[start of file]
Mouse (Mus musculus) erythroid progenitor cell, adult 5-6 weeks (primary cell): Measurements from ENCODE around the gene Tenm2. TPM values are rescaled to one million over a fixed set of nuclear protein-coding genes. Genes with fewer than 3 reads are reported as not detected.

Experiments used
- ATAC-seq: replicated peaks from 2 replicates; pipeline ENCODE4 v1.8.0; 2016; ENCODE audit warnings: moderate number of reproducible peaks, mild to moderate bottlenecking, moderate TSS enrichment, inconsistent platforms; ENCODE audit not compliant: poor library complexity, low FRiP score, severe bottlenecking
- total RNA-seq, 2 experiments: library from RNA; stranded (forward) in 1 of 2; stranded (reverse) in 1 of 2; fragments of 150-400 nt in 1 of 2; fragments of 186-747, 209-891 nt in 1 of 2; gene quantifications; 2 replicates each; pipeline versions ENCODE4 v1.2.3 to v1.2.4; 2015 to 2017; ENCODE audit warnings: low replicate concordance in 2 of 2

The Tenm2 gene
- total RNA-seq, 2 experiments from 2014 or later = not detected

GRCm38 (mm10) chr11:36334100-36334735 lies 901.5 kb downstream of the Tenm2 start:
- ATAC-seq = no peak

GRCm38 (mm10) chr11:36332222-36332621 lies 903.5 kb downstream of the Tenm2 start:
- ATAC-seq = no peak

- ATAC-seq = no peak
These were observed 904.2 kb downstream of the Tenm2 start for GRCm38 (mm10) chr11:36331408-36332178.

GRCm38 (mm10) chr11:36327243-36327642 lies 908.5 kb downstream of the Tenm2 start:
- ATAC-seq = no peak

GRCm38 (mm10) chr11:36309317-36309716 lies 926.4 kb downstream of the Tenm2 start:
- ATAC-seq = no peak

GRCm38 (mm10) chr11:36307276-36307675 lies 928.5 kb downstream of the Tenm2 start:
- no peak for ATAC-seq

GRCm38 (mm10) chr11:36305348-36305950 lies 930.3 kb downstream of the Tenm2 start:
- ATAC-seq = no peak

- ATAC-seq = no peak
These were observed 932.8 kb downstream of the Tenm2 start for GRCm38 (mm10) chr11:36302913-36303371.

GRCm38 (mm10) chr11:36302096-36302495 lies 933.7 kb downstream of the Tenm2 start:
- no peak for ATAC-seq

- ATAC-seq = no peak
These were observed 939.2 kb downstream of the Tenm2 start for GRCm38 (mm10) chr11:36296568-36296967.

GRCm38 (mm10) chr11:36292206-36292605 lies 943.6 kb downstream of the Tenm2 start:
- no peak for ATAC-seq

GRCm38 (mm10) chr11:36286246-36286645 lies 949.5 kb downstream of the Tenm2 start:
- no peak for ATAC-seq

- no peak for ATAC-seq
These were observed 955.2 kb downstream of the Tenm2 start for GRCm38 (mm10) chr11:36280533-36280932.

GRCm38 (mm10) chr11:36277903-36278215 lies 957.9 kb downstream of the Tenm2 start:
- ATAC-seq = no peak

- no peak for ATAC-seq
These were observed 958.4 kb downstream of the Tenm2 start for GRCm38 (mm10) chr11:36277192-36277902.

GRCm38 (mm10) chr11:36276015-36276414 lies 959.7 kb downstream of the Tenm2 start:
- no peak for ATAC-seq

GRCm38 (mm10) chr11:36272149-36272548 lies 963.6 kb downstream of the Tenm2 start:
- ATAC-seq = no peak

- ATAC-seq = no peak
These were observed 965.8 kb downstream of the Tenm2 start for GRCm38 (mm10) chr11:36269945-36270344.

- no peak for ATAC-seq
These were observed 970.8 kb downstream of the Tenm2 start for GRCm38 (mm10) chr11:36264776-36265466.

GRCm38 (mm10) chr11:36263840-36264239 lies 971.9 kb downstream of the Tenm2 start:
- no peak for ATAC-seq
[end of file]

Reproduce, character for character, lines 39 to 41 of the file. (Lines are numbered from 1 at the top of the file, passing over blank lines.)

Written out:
GRCm38 (mm10) chr11:36272149-36272548 lies 963.6 kb downstream of the Tenm2 start:
- ATAC-seq = no peak

- ATAC-seq = no peak